The Book of Mormon uses a rare word, scriptorally speaking, to describe the villain Amlici. He is a "cunning" man.
All instances of that word in the KJV Old Testament go back to its older, non-perjurative sense, as in skillful. Only in the New Testament, and only once, do we find it denoting a bad person. That is, Ephesians 4:14, speaking of "cunning craftiness."
The Greek behind that phrase is "panourgia," which translates, fittingly enough, as specious or false wisdom. Indeed, the enemy of righteousness may appear to be a clever person, honey-tongued and quick-on-his-feet, but ultimately, he is a fool with a sad fate ahead of him.
I wonder if the Hebrews, without the long history of sophistry and rhetoric of their Hellenistic neighbors, truly had a societal concept, an archetype, of the "cunning man," the panourgia, the demagogue, among them.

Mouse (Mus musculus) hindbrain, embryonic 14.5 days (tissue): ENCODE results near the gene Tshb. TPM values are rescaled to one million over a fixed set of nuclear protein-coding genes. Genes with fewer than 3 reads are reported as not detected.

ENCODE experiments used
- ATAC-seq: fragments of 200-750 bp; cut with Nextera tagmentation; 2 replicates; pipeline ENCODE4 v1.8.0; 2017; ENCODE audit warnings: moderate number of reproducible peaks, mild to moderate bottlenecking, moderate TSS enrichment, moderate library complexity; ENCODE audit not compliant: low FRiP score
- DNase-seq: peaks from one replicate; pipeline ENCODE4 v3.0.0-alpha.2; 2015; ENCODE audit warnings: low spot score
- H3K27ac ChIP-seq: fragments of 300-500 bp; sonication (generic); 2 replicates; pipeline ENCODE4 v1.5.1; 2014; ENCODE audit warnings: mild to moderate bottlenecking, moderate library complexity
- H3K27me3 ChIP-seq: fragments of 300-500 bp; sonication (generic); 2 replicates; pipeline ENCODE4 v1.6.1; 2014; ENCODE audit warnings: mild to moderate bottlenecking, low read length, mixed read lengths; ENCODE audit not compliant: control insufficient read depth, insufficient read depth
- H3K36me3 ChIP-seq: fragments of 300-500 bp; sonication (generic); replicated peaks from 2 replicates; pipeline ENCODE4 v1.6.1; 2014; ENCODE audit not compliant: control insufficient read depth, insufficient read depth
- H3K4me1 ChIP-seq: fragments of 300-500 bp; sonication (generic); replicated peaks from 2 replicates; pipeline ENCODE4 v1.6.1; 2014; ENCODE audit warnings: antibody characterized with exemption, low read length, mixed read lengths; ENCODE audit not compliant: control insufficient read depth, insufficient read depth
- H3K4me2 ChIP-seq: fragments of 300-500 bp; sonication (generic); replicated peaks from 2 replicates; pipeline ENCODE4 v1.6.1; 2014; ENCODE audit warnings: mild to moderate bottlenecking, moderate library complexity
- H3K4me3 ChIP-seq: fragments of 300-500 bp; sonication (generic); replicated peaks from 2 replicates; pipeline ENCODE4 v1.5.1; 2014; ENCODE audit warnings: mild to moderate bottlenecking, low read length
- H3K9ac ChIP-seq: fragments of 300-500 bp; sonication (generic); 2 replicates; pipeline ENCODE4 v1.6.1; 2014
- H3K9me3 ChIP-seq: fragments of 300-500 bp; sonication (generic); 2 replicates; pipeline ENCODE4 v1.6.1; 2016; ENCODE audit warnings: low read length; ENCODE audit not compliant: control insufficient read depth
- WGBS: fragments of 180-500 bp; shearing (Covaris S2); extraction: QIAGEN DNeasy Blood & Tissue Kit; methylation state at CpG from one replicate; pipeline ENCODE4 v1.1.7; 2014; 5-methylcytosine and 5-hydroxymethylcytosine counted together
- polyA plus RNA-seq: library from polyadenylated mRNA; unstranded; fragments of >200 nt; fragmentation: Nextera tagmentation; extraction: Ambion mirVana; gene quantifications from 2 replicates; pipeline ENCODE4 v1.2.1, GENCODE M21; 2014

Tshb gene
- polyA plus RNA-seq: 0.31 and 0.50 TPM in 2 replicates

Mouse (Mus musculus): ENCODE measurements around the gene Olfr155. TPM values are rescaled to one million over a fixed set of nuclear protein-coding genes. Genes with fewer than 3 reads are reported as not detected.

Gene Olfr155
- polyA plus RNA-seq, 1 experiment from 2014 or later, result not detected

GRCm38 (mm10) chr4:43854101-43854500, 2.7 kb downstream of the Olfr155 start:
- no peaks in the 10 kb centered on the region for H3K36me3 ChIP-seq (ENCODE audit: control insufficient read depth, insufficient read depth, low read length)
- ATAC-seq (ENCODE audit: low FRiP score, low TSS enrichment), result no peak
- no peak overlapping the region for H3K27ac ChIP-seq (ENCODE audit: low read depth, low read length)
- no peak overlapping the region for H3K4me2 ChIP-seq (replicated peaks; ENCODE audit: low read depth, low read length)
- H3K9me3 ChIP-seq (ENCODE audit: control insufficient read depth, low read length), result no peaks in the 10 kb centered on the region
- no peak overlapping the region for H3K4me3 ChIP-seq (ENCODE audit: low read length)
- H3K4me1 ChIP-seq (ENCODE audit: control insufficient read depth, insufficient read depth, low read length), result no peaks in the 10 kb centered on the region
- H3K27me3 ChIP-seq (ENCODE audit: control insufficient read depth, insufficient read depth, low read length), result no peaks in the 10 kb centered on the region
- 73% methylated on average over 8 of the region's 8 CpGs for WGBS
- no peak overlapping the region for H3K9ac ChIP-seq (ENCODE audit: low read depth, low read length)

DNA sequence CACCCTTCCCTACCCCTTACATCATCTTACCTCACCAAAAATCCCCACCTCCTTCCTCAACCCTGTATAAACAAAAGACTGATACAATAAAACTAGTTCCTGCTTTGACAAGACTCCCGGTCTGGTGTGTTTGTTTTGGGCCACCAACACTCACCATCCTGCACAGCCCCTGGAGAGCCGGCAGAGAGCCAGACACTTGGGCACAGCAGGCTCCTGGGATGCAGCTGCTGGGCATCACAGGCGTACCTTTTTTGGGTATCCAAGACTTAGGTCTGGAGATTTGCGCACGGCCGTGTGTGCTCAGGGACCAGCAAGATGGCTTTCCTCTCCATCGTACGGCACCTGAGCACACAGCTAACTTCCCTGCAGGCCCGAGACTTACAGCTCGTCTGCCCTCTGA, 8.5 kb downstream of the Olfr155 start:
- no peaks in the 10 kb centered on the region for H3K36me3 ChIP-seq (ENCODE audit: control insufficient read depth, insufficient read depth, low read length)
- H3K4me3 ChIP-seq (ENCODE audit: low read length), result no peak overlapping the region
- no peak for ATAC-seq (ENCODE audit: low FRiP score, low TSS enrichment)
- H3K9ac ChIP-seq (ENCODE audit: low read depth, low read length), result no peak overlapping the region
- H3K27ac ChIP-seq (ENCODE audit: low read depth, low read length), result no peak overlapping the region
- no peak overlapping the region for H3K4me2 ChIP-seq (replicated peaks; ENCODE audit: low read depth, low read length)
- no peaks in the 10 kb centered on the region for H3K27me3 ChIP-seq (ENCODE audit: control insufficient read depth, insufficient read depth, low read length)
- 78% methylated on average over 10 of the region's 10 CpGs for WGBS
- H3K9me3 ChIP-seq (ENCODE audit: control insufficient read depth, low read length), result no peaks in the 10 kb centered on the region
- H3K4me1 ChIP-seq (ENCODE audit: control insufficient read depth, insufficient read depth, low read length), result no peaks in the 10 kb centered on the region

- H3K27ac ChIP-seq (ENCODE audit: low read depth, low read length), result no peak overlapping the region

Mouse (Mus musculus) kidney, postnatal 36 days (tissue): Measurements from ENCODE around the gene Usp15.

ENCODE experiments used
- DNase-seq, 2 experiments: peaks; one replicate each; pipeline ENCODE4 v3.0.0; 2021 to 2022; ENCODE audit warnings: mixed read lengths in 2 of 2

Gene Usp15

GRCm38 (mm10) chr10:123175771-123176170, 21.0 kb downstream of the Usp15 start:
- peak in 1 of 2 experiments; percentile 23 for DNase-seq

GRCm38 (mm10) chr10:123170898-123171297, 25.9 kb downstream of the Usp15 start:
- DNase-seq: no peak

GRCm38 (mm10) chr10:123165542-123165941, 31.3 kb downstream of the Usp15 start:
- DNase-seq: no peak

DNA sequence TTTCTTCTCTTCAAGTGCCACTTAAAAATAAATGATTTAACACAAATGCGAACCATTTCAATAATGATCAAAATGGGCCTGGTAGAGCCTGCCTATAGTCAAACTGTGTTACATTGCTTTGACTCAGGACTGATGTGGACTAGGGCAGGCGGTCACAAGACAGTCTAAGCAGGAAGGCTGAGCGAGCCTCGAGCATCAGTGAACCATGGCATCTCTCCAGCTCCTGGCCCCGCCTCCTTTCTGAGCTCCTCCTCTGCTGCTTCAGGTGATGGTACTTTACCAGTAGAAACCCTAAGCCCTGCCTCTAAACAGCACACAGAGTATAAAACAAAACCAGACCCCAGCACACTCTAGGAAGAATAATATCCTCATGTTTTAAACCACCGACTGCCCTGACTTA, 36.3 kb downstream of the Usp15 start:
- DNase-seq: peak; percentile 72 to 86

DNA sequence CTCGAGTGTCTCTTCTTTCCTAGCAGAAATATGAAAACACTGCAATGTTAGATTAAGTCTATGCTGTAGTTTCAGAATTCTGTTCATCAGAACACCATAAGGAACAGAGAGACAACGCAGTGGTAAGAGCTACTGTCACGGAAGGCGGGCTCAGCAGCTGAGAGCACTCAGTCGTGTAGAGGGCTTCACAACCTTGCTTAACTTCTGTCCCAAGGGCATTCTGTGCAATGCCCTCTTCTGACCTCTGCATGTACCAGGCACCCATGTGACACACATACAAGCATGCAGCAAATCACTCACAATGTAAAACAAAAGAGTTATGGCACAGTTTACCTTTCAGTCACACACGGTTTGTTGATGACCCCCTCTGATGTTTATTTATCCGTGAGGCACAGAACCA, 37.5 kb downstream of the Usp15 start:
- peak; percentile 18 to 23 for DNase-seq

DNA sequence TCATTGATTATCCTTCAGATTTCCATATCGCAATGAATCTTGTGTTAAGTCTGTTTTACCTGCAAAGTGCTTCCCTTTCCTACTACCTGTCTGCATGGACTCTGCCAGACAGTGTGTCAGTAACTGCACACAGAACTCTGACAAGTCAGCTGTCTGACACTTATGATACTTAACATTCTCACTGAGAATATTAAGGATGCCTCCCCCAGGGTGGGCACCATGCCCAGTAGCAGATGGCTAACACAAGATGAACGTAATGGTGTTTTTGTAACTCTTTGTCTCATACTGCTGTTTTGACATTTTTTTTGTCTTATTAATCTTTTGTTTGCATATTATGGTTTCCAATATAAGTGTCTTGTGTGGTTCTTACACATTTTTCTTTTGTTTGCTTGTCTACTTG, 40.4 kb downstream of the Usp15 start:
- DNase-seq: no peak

The closest that the Old Testament seems to get is the tale of how Absalom organized rebellion against his father, David. His doomed uprising began with beguiling promises to the disaffected subjects of his father's kingdom. ((2 Sam. 15:4) But his grandstanding seems rather clumsy -- no Greek sophist would have been impressed.
If the "cunning man," the demagogue, is not to be found among the ancient Hebrews, from whence did the New World Hebrew expatriates, the Lehites, derive the concept? Is this an anachronism? Or is it in fact a subtle clue that the Lehites were not alone in their new home, that there were among them remnants of another people who did indeed understand the concept and used it against them?